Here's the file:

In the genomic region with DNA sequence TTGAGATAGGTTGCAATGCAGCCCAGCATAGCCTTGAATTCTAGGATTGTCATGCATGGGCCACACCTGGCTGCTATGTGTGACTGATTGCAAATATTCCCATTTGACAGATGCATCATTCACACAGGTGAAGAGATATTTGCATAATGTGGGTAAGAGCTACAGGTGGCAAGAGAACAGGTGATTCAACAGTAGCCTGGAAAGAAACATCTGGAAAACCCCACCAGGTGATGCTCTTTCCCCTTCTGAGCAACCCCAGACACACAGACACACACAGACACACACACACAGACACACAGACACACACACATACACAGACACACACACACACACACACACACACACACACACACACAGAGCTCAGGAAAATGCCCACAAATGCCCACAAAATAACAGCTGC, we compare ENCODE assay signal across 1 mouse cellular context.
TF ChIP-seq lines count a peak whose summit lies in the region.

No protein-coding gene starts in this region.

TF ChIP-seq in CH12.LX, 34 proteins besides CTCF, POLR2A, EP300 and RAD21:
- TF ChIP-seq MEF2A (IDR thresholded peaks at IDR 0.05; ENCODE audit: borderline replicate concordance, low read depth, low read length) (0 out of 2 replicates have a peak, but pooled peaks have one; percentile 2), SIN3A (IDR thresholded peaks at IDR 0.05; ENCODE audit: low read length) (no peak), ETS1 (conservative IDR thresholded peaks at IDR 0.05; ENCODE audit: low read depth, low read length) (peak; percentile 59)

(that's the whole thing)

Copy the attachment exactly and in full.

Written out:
In the genomic region with DNA sequence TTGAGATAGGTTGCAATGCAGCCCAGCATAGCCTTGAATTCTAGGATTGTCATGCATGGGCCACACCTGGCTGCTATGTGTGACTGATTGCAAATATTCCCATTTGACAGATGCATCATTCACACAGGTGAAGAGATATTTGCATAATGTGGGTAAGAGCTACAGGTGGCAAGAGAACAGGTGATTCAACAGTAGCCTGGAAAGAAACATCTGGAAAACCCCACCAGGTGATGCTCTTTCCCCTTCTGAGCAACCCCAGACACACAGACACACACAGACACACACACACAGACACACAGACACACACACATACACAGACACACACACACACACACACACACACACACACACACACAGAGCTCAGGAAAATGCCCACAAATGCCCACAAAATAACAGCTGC, we compare ENCODE assay signal across 1 mouse cellular context.
TF ChIP-seq lines count a peak whose summit lies in the region.

No protein-coding gene starts in this region.

TF ChIP-seq in CH12.LX, 34 proteins besides CTCF, POLR2A, EP300 and RAD21:
- TF ChIP-seq MEF2A (IDR thresholded peaks at IDR 0.05; ENCODE audit: borderline replicate concordance, low read depth, low read length) (0 out of 2 replicates have a peak, but pooled peaks have one; percentile 2), SIN3A (IDR thresholded peaks at IDR 0.05; ENCODE audit: low read length) (no peak), ETS1 (conservative IDR thresholded peaks at IDR 0.05; ENCODE audit: low read depth, low read length) (peak; percentile 59)